The goal with NSD Therapy® is to repair and fix the actual cause of your damaged disc. NSD Therapy® is superior to acupuncture, physiotherapy, or chiropractic. Over the years, we have successfully treated hundreds of Tarlov and slipped disc patients. Stretching exercises and the acupuncture you are currently getting are of little help in addressing the actual damage within your spinal disc and spinal joints. The best advice that I can provide is to visit our center to assess your condition thoroughly. We can give you better information once we have assessed your spine. The costs for consultation are RM100. Treatment costs depend on the procedures needed. Each slipped disc patients are unique, and those with Tarlov need additional attention. Our centers provide chiropractic and physiotherapy treatments. You can get more information on costs of care and our pricing when you visit one of the appropriate pages below:

        Our chiropractic treatment prices in KL, Malaysia

        Our physiotherapy treatment prices In KL, Malaysia

        I hope this helped.

  2. Susanna Leow

    Hi, thanks for your reply. Seen another spine specialist, and he said it’s not my disc bulges causing my pain! I have foraminal stenosis caused by spurs and was given 3 options; physiotherapy (not effective), steroid injection, or Transforaminal Interbody Lumbar Fusion surgery. I am mobile and have control of bowel movements, just severe sciatic pain. I don’t understand why I need such a major surgery. Will your treatment help my condition? Thanks, and I hope to hear from you soon.

    1. CSC Clinical Team

      Dear Susanna,
      Thanks for updating us. As we mentioned in our last reply (July 31, 2018), the cause of your pain is not a cyst. I am glad to hear that the surgeons agree with our assessment. However, we disagree with the invasive options. Steroid Injections are short-term at best. Often, they cause more harm than good. The transforaminal Interbody Lumbar Fusion surgery is a more invasive patch. In other words, spine fusions are ineffective in the long term. Besides, spinal fusion success rates performed in the United States are relatively low. Failure rates of spine fusion surgeries are said to be as high as 74%. We have a detailed article published on our site on spine surgery (fusions). Please read it.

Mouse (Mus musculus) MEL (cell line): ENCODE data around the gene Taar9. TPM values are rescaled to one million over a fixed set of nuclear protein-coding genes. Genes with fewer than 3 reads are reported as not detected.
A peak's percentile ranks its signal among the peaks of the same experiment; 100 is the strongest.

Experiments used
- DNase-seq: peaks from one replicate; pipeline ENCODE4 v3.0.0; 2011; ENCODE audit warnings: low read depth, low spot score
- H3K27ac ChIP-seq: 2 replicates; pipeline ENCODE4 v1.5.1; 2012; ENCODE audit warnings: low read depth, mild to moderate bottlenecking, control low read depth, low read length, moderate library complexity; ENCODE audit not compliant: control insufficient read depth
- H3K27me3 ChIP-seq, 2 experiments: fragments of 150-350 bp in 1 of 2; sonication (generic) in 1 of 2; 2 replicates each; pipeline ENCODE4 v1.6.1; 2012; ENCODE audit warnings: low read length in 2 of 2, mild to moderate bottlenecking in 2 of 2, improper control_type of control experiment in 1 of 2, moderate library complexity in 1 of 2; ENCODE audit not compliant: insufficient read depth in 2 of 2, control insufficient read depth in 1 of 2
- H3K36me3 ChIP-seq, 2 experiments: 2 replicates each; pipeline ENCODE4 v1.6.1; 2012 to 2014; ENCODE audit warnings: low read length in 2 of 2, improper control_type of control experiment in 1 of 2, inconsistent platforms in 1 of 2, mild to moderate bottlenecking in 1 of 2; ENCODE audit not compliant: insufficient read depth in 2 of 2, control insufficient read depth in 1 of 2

Physiotherapy as a standalone means of care also fails. We have successfully treated thousands of similar cases. Our methods are through integrative solutions enriched with breakthrough spine technology. The care you get is targeted and collaborative through the efforts of our clinical physiotherapists and doctors of chiropractic. I am confident that we can help. Our success rate is higher than 95%. You can read more about our proven methods that repairs damaged ligaments, muscles, joints and spinal discs.

      You don’t have to have surgery. We can help. I invite you to schedule an appointment for a complete assessment. We have several centers throughout the Klang Valley. However, I recommend that you call our main office for the initial assessment at 03 2093 1000. We can help.

  3. Gladys Hong

    May I know who shall I see for Tarlov’s cyst in my sacrum S2?

    1. Dr. Yama Zafer, D.C.

      Dear Gladys,

      Thanks for posting your question, and please forgive us for the delay in getting back to you. A TRarlov’s cyst is an incidental finding on an MRI examination of the spine. They are rarely the cause of pain. Over 99% of them are asymptomatic. On rare occasions, cysts larger than 2cm can cause pain. You should avoid surgery to remove a cyst. A focused and comprehensive non-surgical treatment options are the best initial options.

      Patients with Tarlov’s cyst experiencing back pain always have co-conditions such as disc degenerations, slipped discs (bulging or herniated discs), and spinal joint degenerations (facet syndrome or facet hypertrophy). I encourage you to visit one of our centers for a detailed assessment of your spine, and please do bring with you your MRI.

      I hope this helped.

  4. Mike

    what sources are you citing for your findings that a Tarlov cyst may increase in size due to an increase in pressure?